Monday, July 4, 2011

To A Pearl on Her Seventeenth

The prevailing Georgia dust mushrooms up behind the Accord
            until a westerly seizes upon it and sweeps it on over the
            east side of the Habersham dirt road.
As we curl around a wooded bend, we see an old house, long
            ago left to itself.
            The sill plate grievously bows down between the rock
            pillars.  It seems that the years have played with the rocks
            just as a mischievous child might take  things from where
            they belong  and scatter them about. 
Oddly, the yard has been kept cut, even though there are stones
            tossed here and there and dead oak branches are littered
            about like battlefield casualties.
The house looks like it gave up on the idea of paint about the time
            I was born back in '59.  Only chards of glass occupy the
            windows and the tin roof, where it still clings to the trusses,
            has turned to a bitter shade of brown.

The early spring sky is brushed with a light blue,
Set against the fresh green of the leaves of oaks and poplars,
Hickorys and walnuts.
We pull up by the field fence that bars any from coming too close
To the memories.
My girl gets out and begins framing the scene for some pictures.

I love watching her and it's a time I will sorely miss when she gets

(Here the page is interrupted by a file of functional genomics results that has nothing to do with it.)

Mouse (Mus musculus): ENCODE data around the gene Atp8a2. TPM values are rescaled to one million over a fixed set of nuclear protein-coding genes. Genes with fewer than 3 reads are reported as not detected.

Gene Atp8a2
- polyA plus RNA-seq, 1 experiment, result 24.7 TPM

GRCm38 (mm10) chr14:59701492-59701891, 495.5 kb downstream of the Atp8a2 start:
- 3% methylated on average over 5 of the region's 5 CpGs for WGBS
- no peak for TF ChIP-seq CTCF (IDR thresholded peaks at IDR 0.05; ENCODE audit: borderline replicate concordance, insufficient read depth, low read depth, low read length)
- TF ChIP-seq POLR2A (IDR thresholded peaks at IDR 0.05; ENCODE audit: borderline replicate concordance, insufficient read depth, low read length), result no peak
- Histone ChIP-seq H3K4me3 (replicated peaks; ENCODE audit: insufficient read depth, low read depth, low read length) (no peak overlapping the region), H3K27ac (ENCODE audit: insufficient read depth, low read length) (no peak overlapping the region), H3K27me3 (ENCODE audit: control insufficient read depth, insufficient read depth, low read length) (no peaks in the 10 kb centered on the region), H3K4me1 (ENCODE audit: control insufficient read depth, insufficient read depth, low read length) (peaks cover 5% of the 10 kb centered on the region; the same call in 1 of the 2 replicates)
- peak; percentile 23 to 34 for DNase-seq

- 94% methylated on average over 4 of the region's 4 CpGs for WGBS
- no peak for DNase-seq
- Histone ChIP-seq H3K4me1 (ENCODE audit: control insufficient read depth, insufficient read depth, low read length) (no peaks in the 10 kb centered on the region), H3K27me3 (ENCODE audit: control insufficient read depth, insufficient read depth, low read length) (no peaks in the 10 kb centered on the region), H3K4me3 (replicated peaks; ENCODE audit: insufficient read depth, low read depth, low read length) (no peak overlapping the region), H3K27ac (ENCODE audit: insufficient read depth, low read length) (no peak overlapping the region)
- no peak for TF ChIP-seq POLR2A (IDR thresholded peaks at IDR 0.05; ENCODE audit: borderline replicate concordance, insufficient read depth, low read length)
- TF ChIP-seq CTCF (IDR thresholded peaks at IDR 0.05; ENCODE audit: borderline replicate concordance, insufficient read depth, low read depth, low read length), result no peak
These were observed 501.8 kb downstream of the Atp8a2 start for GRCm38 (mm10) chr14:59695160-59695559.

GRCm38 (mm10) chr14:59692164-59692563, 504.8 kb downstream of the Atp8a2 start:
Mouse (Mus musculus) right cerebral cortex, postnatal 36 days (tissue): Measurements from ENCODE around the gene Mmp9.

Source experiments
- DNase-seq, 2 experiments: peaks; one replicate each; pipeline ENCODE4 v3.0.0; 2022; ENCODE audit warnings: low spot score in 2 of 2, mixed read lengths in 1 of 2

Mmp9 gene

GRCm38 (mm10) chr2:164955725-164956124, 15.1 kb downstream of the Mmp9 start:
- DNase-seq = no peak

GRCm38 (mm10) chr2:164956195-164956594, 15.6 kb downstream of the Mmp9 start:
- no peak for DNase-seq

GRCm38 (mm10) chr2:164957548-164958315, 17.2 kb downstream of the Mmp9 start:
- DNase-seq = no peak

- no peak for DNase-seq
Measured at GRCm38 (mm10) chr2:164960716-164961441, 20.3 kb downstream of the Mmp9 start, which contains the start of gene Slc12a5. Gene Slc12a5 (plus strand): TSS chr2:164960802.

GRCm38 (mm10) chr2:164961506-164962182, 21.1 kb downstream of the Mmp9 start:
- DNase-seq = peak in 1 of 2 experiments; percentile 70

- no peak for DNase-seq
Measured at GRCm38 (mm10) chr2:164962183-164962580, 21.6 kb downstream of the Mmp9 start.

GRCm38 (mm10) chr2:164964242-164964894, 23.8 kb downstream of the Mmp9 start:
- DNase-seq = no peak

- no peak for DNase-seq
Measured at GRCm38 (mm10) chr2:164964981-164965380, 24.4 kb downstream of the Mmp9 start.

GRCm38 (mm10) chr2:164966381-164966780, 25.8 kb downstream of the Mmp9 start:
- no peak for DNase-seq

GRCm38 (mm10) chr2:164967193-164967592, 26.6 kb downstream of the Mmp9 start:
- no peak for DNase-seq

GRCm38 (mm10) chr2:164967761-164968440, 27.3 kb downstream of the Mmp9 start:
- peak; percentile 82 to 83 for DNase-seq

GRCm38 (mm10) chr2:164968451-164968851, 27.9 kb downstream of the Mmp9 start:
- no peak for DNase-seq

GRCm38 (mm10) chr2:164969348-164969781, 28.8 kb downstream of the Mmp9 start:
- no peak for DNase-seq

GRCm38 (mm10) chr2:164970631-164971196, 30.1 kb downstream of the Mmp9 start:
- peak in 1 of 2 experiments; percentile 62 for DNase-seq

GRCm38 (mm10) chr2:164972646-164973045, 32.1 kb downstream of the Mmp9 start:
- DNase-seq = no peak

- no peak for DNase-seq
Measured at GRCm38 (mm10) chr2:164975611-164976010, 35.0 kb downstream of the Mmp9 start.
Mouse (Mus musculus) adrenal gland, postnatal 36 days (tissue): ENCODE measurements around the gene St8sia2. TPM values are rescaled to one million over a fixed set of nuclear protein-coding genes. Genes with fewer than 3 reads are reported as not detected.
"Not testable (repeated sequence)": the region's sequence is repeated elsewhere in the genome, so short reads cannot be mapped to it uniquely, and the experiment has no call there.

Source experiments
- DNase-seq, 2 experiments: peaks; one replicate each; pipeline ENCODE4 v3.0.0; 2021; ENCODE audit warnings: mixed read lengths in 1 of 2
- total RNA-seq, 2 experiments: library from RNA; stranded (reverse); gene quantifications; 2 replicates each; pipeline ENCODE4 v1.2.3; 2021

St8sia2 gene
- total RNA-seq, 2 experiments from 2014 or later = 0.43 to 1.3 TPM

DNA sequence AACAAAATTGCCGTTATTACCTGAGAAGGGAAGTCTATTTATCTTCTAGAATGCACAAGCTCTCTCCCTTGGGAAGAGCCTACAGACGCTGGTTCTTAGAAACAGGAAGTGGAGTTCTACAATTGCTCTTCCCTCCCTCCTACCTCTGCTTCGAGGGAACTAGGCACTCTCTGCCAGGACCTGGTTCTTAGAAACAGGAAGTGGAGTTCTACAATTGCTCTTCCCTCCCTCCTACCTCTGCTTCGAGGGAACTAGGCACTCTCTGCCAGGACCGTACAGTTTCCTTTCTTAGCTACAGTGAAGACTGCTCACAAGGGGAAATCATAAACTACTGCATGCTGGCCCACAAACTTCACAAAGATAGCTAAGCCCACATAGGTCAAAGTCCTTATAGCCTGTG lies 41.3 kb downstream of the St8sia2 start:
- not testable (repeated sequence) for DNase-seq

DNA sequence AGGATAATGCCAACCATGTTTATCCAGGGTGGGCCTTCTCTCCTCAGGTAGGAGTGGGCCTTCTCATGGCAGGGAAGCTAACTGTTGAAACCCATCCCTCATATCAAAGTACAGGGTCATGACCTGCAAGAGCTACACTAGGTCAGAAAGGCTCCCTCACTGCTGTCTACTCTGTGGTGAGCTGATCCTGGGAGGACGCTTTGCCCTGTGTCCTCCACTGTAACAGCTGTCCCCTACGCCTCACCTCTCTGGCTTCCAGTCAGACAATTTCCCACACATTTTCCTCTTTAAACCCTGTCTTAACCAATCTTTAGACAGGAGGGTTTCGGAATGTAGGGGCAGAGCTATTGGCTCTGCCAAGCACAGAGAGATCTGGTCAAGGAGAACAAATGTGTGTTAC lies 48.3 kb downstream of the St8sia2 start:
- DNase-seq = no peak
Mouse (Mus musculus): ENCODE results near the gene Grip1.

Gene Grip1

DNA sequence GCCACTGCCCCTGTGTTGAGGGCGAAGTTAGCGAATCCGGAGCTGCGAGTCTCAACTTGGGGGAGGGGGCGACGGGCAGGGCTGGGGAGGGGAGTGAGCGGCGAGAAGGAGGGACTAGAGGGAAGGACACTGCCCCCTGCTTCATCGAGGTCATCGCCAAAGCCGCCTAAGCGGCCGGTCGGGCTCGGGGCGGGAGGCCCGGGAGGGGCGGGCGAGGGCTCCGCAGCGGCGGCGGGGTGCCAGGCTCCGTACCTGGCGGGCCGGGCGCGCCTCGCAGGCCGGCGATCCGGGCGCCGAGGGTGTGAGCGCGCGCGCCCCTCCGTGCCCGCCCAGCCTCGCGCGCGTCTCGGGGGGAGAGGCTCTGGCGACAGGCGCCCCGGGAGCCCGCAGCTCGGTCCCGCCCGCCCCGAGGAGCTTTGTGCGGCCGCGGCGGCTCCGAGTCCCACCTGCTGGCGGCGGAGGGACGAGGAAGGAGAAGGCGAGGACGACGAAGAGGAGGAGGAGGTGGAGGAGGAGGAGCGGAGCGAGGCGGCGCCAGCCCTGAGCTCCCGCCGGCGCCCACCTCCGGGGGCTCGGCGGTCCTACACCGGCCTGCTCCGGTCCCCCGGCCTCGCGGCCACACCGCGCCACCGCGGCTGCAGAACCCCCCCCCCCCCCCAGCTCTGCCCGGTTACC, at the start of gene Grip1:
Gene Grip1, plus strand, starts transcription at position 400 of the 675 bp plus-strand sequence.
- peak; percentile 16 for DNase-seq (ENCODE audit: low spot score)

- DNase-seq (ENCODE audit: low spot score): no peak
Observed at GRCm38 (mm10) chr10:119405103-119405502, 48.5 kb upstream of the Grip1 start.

all grown up and has to move on with her future.
We both make mention about the same time concerning the baby doll
            lying in the front yard, off the northwest corner of the house.
The doll is fairly new; it must be a recent addition of the years.
It has no clothes and is lying face up, staring at the open heavens.
Such a contrasting sight amid the rubble and hapless refuse strewn
            about by the years, now very silent.....

The back of the hundred year old house is nearly broken and its ribs
            show like that of an emaciated horse precipitously close to
            its own demise.
Yet, the doll lies quietly and seems to wait for some little girl to pick
            her up; but the fence keeps all out.

We finish and return to the Honda and trail behind us the cloud
            of Georgia dust.
I wonder," Who was the baby doll calling out to?"  A tear fights
            to make itself known, but I hide it from my Pearl, my
            dreamer, my once little girl.

I love you, Alyssa,
Dad                              August 3, 2005

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